We have had a good many surprises during the Great War, and so also have the enemy; but the fine record of the British air service is not the least of them. It is not that we had not every confidence in the pluck and resourcefulness of our gallant British flying-men, but, if we may trust available sources of information, we began the war miles behind our French friends and our German foes, both in numbers and organization.

Of course no exact figures can be quoted, but, according to an authority on aeronautic matters,[102] Germany alone was in possession of a thoroughly organized and equipped fleet of 1300 aeroplanes. According to the same authority, Austria had about 100, France 800, and Russia 300, while we ourselves are credited with 100 machines belonging to the military wing of the air service, besides those in the naval wing, whose number is not forthcoming, but which, I think, may fairly[293] be put down at well below a hundred. Neither we nor our allies had more than three or four air-ships or dirigible balloons, while Germany had a fleet of nearly twenty, most being of the famous Zeppelin type, from which very great things were expected. The naval and military authorities in this country either did not or would not believe in these "gas-bags", and, so far, events seem to have proved that they were correct in their views.

In every estimate of the strength of navies we must not only make comparisons of material, but of personnel. "The man behind the gun" is a factor of the highest importance, and it is here that we "came in", handicapped as we were in other respects. I do not think that I can do better than again quote the same authority on this point. As regards the enemy, his estimate of the German air personnel is that its pilots were "mediocre, with a few brilliant exceptions". The Austrians were "brave and skilful pilots badly organized". As to our allies, he considers the French to have had "a very uneven air service". "Many magnificent fliers, many very bad"; while the Russians possessed "numerous skilful and daring aviators, but not very well equipped". We must not overlook the little Belgian squadron of five-and-twenty aeroplanes, which he assesses as "good", both in men and machines. We may, without vanity, accept his estimate of our own aerial establishment as "a small but highly efficient flying corps", since its efficiency has been proved over and over again.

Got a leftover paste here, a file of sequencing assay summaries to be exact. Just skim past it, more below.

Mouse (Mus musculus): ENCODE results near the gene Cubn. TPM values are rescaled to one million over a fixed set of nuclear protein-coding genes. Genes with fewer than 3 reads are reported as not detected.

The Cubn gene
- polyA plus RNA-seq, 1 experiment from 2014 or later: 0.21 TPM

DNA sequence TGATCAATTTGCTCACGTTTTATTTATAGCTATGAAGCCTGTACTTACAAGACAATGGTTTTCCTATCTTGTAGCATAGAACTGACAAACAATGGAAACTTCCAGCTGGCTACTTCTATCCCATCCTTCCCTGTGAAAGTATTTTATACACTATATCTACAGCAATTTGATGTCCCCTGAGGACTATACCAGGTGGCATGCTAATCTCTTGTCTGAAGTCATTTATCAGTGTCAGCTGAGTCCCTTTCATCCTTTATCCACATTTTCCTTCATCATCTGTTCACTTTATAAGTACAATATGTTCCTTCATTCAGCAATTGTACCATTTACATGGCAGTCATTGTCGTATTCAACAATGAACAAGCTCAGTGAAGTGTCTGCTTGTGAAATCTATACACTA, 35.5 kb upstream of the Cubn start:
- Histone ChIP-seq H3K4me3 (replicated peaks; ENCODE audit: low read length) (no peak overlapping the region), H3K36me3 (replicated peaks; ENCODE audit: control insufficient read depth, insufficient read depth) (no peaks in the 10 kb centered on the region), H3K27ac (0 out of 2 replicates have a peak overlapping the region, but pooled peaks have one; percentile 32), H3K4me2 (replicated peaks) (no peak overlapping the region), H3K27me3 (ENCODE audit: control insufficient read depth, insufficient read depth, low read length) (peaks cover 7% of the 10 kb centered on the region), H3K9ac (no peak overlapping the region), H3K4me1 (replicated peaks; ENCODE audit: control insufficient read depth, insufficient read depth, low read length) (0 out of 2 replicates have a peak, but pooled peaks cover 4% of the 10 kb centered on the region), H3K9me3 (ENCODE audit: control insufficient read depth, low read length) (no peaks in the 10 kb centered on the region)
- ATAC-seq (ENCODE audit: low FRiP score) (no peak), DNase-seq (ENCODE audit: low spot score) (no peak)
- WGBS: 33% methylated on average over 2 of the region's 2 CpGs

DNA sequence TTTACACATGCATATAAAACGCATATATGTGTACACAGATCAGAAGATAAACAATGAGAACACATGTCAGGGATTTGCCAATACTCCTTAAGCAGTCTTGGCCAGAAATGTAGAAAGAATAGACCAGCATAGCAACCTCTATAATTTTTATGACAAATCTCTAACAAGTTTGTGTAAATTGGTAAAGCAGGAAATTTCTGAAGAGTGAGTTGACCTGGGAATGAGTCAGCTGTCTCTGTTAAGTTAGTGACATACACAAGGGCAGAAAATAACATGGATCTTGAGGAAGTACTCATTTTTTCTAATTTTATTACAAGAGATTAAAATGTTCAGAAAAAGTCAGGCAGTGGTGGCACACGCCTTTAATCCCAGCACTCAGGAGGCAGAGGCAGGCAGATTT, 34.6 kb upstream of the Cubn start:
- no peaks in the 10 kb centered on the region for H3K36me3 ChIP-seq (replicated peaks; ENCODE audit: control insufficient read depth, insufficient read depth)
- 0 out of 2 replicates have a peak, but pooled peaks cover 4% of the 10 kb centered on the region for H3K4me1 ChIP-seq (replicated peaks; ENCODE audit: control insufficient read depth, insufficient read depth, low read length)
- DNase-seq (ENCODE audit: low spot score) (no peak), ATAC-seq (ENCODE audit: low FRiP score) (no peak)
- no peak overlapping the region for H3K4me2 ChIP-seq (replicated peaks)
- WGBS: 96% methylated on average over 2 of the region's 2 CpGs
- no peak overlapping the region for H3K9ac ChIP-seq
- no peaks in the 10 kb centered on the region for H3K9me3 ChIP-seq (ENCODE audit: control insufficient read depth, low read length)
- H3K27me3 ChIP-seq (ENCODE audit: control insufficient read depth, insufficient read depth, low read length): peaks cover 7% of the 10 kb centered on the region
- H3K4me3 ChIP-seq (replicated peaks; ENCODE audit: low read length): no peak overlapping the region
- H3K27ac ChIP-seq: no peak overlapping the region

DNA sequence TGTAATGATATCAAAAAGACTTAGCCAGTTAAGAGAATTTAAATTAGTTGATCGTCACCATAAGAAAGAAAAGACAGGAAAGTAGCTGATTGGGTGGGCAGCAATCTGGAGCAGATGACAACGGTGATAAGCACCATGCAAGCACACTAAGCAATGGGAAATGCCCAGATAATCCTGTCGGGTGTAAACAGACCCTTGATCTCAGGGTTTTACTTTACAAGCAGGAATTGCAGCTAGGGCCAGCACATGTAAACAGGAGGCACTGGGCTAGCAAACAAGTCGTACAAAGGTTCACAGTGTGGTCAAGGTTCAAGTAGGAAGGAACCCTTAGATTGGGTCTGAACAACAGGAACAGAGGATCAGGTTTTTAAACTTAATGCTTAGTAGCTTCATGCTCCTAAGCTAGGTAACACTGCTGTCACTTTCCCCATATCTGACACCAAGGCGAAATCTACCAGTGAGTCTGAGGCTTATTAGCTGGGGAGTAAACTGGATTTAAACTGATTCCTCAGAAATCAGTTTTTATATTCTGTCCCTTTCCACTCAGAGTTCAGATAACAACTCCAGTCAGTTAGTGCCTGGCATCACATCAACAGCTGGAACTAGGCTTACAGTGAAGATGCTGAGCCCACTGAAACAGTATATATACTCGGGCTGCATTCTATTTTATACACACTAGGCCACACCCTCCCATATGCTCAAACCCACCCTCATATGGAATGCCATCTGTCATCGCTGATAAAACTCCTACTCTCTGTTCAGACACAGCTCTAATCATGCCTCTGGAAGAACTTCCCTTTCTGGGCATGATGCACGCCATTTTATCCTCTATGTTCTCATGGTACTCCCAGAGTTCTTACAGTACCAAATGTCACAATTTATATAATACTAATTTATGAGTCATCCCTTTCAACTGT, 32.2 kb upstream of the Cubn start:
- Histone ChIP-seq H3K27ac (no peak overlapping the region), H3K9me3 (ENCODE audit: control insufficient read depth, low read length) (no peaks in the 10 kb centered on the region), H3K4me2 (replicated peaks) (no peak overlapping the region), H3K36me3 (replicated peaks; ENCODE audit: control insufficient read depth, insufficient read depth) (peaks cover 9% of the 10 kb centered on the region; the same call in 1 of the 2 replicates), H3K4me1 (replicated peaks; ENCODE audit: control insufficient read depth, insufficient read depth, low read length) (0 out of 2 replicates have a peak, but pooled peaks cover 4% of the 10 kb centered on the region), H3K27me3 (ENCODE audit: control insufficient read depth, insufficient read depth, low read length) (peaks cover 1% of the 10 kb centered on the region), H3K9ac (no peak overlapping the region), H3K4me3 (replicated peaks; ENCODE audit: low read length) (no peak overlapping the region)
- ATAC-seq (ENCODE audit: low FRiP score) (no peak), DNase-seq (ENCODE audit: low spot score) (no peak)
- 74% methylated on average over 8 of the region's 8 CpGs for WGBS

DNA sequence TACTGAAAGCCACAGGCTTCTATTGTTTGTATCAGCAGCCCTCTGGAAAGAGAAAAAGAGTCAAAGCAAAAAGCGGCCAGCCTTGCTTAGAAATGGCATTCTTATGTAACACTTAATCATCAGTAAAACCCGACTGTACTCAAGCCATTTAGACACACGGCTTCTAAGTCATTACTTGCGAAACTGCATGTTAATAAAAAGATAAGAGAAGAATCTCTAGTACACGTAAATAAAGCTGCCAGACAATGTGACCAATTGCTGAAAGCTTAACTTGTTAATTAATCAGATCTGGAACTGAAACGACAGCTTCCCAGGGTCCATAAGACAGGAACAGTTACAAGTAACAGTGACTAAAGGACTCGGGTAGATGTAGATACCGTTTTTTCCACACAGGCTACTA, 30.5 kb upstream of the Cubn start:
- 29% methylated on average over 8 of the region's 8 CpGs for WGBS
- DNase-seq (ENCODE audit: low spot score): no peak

The "Royal Flying Corps" only dates from a few years ago, and we are principally indebted to Major-General—then Lieutenant-Colonel—Sir David Henderson, K.C.B., D.S.O., for its formation. He had no easy job before him when he took the matter in hand, since neither Admiralty nor War Office appeared to be in any hurry to attain a commanding position in the novel arm, in spite of the great efforts being made by France, and more especially by Germany. However, nothing daunted, he made the very best possible of the small beginnings[294] he was able to deal with, and we are now reaping the harvest he sowed. For a time naval and military officers and men worked together, but gradually, as numbers increased, drew rather more apart, and the naval wing had its own flying-schools at Eastchurch, near Sheerness, and at Upavon, near Salisbury, its central air office at Sheerness, an establishment at Hendon, and nine or ten air stations on the coast.